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We Know Nothing

"Pretense of knowledge." That's one of Hayek's key phrases.

It's one of my favorites.

What, exactly, do you really know? What does your neighbor really know? What does every person who wants to influence your life, from your friends to bureaurobots in DC, really know?

Almost always: nothing.

You have the problem of the sheer quantity of knowledge: Hayek. You have the problem of induction: Hume/Popper. You have the Black Swan problem: Taleb. You have the problem that truth is arguably impossible to articulate: Derrida. You have the problem that "truths" are often preconceived notions based on your cultural milieu: Foucault. You have the problem that people, from journalists to government officials, lie: Adam and Eve.

Any assertion based on knowledge is nothing more than arrogance disguised as authority. Any public policy emanating from that assertion is the guesswork of an arrogant ass.

It might be good public policy. It might be bad public policy. In all instances, it's guesswork, and we never know what will happen until after it has happened.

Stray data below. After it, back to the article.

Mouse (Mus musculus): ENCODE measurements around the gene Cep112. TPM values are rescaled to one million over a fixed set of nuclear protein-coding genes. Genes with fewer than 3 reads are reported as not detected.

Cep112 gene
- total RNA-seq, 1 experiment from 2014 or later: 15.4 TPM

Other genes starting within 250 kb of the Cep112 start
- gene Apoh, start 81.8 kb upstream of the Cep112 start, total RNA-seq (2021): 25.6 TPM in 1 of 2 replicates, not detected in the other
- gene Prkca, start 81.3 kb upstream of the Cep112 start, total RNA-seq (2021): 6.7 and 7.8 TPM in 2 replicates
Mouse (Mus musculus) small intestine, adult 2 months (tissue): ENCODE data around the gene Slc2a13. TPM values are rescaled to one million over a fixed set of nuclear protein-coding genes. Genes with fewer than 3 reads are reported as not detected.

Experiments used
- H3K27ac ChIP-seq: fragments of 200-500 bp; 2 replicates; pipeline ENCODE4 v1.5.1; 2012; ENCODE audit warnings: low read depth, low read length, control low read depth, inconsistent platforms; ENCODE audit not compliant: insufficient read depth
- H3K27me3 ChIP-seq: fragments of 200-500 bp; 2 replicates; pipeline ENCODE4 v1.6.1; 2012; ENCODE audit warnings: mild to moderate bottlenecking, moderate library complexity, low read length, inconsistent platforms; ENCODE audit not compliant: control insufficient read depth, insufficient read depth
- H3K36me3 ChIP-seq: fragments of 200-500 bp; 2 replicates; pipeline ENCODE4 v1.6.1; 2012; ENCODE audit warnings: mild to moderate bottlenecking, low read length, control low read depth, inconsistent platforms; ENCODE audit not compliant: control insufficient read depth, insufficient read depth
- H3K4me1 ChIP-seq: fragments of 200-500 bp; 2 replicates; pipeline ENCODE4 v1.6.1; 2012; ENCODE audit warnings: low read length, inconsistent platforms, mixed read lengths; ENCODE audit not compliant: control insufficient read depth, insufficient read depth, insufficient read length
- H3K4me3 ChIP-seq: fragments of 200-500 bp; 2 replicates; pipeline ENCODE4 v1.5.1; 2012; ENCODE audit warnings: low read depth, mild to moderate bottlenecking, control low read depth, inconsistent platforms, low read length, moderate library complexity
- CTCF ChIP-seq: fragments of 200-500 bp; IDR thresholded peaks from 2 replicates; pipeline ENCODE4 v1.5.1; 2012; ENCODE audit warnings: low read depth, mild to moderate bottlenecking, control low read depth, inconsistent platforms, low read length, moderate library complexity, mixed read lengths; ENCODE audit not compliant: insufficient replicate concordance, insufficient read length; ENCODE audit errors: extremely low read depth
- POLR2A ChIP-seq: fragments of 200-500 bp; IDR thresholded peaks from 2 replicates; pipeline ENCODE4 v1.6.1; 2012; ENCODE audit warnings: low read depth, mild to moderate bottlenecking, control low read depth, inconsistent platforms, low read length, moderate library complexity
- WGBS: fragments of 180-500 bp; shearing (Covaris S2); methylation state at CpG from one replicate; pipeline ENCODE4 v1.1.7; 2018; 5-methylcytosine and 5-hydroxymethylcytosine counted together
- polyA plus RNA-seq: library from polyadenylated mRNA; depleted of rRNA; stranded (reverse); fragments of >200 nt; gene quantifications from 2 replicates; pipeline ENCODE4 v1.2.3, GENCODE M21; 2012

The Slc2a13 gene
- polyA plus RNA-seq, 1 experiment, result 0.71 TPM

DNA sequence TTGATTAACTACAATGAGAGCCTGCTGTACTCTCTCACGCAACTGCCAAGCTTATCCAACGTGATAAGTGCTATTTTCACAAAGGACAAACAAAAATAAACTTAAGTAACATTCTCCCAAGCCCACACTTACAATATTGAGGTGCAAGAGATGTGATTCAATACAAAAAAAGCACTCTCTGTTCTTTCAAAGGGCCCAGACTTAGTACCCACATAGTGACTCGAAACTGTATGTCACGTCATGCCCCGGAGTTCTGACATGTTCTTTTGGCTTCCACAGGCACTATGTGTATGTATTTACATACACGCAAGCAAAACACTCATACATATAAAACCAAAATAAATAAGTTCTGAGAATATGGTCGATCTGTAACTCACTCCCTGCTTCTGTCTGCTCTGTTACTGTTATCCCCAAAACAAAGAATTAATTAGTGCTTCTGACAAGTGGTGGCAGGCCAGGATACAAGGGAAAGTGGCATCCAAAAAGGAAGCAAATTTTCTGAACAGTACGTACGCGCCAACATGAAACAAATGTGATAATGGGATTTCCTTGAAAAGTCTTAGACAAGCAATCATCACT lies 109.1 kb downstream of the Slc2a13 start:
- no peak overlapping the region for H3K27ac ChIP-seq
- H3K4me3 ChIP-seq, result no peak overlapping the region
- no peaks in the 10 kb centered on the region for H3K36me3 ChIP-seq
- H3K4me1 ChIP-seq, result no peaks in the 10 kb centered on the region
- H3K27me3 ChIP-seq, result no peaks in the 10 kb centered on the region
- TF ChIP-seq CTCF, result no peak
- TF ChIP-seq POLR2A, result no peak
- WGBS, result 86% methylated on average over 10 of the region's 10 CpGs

The Corona virus has highlighted all of this.

Me, I'm a big believer in social distancing. We know germs spread by human contact. It's logical. It makes sense.

But how much social distancing is necessary? Is it really six feet? Or was the original three feet enough? Or more like 27 feet? Is the person who once had it and is fully recovered safe to be around . . . or not? Is it best not to do any social distancing and let this thing run its course? Or maybe just best to socially isolate the most vulnerable so their sickness doesn't overwhelm the entire system? And what, exactly, are the costs of social distancing . . . to the economy, to society, to mental health?

And finally, perhaps most importantly, to what extent is my opinion that social distancing a good thing influenced by my natural introvert personality? Do I really even know my own heart and how it influences my head?

We are all ignorant. Although action is often required, like it is now, we should never forget that we never really know what action to take. If we embedded that little nugget of knowledge in our collective unconscious, we'd make huge strides against those who seek to make massive decisions for the entire country.